Findings from 2019 CFO Outlook survey point to opportunities to boost performance management in a shifting business environment.
Even as institutions reported improved financial results last year, CFOs’ confidence in their institutions’ ability to manage the financial impacts of an evolving business environment decreased in 2018, according to a recent Kaufman Hall report.
The report, 2019 CFO Outlook: Performance Management Trends and Priorities for Financial Institutions, is based on a nationwide survey in late 2018 of executives from credit unions, banks, and other financial services institutions.
The report notes that although the Federal Deposit Insurance Corp. reported a 30 percent increase in net income year over year for the financial services institutions insured by the agency, those banks and savings institutions also face increased exposure to interest-rate and credit risk, as well as emerging competition from “neobanks” and other nontraditional competitors.
The combination of disruptive economic forces and increased competition has had a significant impact on senior executives’ confidence in their institutions’ ability to make course corrections in response to changing market conditions:
- Just 22 percent of senior executives are “very confident” in their institutions’ ability to manage the financial impact of changing business circumstances, down from 35 percent in 2017. Sixty-five percent are “somewhat confident.”
- Meanwhile, 95 percent of senior finance executives believe their institutions should be doing more to leverage financial and operational data to inform strategic decision making as business conditions change.
- Additionally, 94 percent of senior finance executives are experiencing increased pressure to provide greater insight into how financial results impact business strategy.
These results and others point to critical opportunities for financial institutions to boost performance management in a transformative business environment. Here are three strategies to consider.
Strategy No. 1: Enhance access to and use of high-quality data and analytics to improve strategic decision-making. This strategy requires tackling the top financial reporting challenges experienced by finance executives, namely “integrating data from multiple sources into a single report” and “creating better visualizations” (two-thirds of executives cite each), and “accessing data that can be trusted,” which half of executives indicate as a challenge.
Today’s senior finance professionals have access to more data than ever, but they must be able to leverage that data to understand business trends and provide actionable insight. Reports based on analytics should do more than simply provide results. They should help executives answer three critical questions:
- Why do these results matter?
- What can we learn from the numbers?
- How can we make better decisions based on this information?
Taken together, the answers to these questions address the question, “So what?” They move leadership teams beyond descriptive analyses to diagnostic analyses that support decisions to sustain and advance competitive performance.
Strategy No. 2: Seek ways to better understand and measure profitability and its drivers, particularly relationship profitability. Survey results show the two profitability dimensions CFOs deem most important are the relationship (i.e., the full breadth of customers influenced by a single customer) and customer. Yet just 43 percent of senior finance executives say their institutions monitor relationship profitability, while only 41 percent monitor customer profitability. Among those that do measure relationship profitability, 41 percent have only basic information to evaluate the impact of new accounts on a relationship.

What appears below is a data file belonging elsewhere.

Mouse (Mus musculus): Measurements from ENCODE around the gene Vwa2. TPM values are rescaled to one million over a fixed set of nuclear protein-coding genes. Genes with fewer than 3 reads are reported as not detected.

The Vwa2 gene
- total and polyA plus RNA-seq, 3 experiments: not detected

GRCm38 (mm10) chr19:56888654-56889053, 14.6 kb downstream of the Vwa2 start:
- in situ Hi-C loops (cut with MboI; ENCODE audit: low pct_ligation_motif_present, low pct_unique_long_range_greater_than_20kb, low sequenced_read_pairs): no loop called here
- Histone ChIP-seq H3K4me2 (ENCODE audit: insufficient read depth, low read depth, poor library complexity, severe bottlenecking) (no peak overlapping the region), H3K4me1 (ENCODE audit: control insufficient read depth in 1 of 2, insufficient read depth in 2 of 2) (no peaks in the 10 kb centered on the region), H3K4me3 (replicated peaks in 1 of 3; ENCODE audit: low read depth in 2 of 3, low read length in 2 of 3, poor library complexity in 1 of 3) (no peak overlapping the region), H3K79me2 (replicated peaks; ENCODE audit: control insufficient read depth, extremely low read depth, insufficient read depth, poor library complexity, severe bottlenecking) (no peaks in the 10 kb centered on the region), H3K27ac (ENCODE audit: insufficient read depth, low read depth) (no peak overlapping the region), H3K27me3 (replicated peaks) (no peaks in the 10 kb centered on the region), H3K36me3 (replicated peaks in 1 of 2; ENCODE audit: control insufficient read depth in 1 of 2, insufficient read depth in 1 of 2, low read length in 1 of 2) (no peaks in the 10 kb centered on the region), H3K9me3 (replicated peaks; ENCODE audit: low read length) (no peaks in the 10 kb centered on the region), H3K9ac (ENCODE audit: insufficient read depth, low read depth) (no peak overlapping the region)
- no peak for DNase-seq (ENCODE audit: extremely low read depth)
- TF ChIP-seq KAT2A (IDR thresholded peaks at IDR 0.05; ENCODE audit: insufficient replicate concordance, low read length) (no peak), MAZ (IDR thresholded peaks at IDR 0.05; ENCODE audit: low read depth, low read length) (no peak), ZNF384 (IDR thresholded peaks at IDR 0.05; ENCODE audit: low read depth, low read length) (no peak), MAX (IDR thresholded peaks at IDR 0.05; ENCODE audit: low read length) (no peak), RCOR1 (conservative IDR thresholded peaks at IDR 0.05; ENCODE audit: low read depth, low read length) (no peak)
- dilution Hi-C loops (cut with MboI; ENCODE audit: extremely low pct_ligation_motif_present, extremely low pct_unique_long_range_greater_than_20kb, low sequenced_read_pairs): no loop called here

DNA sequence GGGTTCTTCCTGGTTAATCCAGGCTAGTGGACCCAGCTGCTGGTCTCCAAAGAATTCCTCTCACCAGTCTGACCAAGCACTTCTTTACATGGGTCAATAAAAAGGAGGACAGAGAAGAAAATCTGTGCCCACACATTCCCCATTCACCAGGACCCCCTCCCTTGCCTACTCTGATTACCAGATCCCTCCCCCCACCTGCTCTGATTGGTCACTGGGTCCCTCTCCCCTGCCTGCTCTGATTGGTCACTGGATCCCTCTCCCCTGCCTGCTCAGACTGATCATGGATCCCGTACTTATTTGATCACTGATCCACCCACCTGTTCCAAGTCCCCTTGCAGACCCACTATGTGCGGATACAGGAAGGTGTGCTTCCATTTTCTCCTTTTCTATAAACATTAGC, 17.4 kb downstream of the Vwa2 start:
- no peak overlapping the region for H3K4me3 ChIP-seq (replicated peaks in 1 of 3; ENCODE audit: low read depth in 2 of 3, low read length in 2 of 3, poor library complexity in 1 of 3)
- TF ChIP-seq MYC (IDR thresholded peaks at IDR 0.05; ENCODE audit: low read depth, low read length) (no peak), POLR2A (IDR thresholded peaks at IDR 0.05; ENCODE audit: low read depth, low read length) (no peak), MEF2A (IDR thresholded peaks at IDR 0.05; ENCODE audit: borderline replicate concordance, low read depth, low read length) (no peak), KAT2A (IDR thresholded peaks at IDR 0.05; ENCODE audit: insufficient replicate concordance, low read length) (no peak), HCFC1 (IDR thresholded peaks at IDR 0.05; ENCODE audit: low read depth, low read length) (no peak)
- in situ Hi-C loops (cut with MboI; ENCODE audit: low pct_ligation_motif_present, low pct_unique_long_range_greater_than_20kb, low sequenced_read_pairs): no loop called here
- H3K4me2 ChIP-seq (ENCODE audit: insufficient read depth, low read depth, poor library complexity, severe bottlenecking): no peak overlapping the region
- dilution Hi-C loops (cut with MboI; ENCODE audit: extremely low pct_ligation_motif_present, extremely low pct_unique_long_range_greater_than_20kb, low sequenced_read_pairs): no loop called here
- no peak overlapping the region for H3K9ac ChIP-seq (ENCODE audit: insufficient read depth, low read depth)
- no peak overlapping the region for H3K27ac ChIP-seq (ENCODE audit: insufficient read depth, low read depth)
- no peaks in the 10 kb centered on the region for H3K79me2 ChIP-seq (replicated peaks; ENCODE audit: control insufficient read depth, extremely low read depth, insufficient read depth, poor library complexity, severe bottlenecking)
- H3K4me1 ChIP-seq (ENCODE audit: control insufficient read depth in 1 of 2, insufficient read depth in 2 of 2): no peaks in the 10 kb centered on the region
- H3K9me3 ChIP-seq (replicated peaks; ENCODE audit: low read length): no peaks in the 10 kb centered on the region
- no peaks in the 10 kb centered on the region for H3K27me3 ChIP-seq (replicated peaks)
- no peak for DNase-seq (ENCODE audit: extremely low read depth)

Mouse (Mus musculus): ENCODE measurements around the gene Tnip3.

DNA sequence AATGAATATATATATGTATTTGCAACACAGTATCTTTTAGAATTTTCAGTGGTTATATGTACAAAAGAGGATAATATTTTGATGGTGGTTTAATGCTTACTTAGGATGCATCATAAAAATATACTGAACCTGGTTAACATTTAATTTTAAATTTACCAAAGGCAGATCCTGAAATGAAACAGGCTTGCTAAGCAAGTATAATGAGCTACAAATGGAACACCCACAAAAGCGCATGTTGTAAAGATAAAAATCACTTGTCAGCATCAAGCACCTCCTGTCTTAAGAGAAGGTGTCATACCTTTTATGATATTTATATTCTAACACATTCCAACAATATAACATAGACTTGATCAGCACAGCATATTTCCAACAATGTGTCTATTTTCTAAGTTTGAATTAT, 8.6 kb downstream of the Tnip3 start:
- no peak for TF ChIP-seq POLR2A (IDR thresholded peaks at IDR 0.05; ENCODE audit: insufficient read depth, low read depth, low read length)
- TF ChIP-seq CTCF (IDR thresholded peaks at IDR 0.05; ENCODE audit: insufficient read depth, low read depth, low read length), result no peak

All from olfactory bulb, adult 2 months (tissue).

Does your institution have the means to measure the profitability of each relationship and customer? If so, how difficult is this to do, and what data, metrics and calculations are used? Good data are the foundation of any actionable profitability framework or system. Desired attributes include a single repository for both sourced and derived data, a robust calculation and modeling engine, and analytic capabilities that offer finance leaders the ability to leverage profitability information to understand and improve financial performance.
Strategy No. 3: Advance reporting and analysis to support decision-making. Given the many pressures faced by financial institutions, CFOs indicate no shortage of improvement opportunities in performance management. Sixty-nine percent of CFOs cite “reporting and analysis to support decision-making” as a top priority, giving this function the No. 1 ranking.
Additionally, more than half (56 percent) of CFOs cite “profitability measurement across dimensions” as a priority. This function enables the identification of the most profitable growth opportunities, which extend the CFO role beyond a singular focus on directing financial operations and the related control/monitoring functions. CFOs recognize their expanded roles in providing insights to support high-quality decision making across the institution.
A Call to Action for Finance Leaders
In a changing business environment, senior finance executives must pivot from a siloed, micro view of unconnected processes and tools to a macro view that uses integrated information and analytics to inform strategy and performance. They also should encourage investment in tools that enhance decision-making and support profitability measurement across multiple dimensions. Doing so will position their institutions for improved performance—now and into the future.
Ken Levey is VP/financial institutions for Kaufman Hall, Chicago. For more information on survey results and their implications for improved performance of financial institutions, download the report.